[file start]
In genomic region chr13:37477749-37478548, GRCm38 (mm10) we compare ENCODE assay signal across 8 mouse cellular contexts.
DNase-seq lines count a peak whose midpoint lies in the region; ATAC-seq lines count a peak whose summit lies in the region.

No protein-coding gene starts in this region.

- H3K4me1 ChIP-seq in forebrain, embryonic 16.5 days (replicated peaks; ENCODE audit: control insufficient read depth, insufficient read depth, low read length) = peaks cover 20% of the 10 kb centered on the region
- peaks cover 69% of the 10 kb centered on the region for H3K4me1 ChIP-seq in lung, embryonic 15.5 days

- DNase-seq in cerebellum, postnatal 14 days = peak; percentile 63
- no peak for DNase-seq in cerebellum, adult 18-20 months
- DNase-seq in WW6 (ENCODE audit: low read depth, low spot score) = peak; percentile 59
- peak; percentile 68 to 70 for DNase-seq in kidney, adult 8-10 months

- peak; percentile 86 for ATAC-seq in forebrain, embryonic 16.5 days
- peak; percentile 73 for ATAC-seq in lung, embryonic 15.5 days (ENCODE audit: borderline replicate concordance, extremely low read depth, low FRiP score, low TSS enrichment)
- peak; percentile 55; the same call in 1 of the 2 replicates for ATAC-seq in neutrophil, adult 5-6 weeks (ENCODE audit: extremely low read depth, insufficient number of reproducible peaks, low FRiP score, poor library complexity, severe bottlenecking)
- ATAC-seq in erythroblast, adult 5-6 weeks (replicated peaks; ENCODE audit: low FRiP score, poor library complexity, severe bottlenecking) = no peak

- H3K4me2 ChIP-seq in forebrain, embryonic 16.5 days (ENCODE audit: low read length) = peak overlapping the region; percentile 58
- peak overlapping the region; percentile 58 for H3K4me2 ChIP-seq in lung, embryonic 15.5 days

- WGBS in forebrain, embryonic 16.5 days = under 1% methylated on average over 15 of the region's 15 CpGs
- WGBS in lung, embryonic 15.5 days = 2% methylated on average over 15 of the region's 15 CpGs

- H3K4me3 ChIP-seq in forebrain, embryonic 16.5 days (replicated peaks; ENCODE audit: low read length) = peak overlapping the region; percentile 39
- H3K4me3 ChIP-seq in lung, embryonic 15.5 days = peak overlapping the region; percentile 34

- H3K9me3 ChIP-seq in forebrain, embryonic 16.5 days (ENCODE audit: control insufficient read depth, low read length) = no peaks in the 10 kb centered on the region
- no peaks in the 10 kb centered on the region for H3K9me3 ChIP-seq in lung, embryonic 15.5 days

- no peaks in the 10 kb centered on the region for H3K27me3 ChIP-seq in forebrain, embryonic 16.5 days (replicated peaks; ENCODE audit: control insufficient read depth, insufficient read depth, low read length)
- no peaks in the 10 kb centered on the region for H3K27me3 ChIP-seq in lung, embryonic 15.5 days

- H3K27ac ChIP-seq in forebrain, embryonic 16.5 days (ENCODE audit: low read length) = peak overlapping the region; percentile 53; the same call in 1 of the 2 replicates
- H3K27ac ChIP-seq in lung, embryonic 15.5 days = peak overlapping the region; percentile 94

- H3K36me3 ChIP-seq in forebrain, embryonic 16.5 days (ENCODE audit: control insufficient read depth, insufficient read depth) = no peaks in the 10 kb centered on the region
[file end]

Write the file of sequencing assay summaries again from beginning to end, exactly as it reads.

In genomic region chr13:37477749-37478548, GRCm38 (mm10) we compare ENCODE assay signal across 8 mouse cellular contexts.
DNase-seq lines count a peak whose midpoint lies in the region; ATAC-seq lines count a peak whose summit lies in the region.

No protein-coding gene starts in this region.

- H3K4me1 ChIP-seq in forebrain, embryonic 16.5 days (replicated peaks; ENCODE audit: control insufficient read depth, insufficient read depth, low read length) = peaks cover 20% of the 10 kb centered on the region
- peaks cover 69% of the 10 kb centered on the region for H3K4me1 ChIP-seq in lung, embryonic 15.5 days

- DNase-seq in cerebellum, postnatal 14 days = peak; percentile 63
- no peak for DNase-seq in cerebellum, adult 18-20 months
- DNase-seq in WW6 (ENCODE audit: low read depth, low spot score) = peak; percentile 59
- peak; percentile 68 to 70 for DNase-seq in kidney, adult 8-10 months

- peak; percentile 86 for ATAC-seq in forebrain, embryonic 16.5 days
- peak; percentile 73 for ATAC-seq in lung, embryonic 15.5 days (ENCODE audit: borderline replicate concordance, extremely low read depth, low FRiP score, low TSS enrichment)
- peak; percentile 55; the same call in 1 of the 2 replicates for ATAC-seq in neutrophil, adult 5-6 weeks (ENCODE audit: extremely low read depth, insufficient number of reproducible peaks, low FRiP score, poor library complexity, severe bottlenecking)
- ATAC-seq in erythroblast, adult 5-6 weeks (replicated peaks; ENCODE audit: low FRiP score, poor library complexity, severe bottlenecking) = no peak

- H3K4me2 ChIP-seq in forebrain, embryonic 16.5 days (ENCODE audit: low read length) = peak overlapping the region; percentile 58
- peak overlapping the region; percentile 58 for H3K4me2 ChIP-seq in lung, embryonic 15.5 days

- WGBS in forebrain, embryonic 16.5 days = under 1% methylated on average over 15 of the region's 15 CpGs
- WGBS in lung, embryonic 15.5 days = 2% methylated on average over 15 of the region's 15 CpGs

- H3K4me3 ChIP-seq in forebrain, embryonic 16.5 days (replicated peaks; ENCODE audit: low read length) = peak overlapping the region; percentile 39
- H3K4me3 ChIP-seq in lung, embryonic 15.5 days = peak overlapping the region; percentile 34

- H3K9me3 ChIP-seq in forebrain, embryonic 16.5 days (ENCODE audit: control insufficient read depth, low read length) = no peaks in the 10 kb centered on the region
- no peaks in the 10 kb centered on the region for H3K9me3 ChIP-seq in lung, embryonic 15.5 days

- no peaks in the 10 kb centered on the region for H3K27me3 ChIP-seq in forebrain, embryonic 16.5 days (replicated peaks; ENCODE audit: control insufficient read depth, insufficient read depth, low read length)
- no peaks in the 10 kb centered on the region for H3K27me3 ChIP-seq in lung, embryonic 15.5 days

- H3K27ac ChIP-seq in forebrain, embryonic 16.5 days (ENCODE audit: low read length) = peak overlapping the region; percentile 53; the same call in 1 of the 2 replicates
- H3K27ac ChIP-seq in lung, embryonic 15.5 days = peak overlapping the region; percentile 94

- H3K36me3 ChIP-seq in forebrain, embryonic 16.5 days (ENCODE audit: control insufficient read depth, insufficient read depth) = no peaks in the 10 kb centered on the region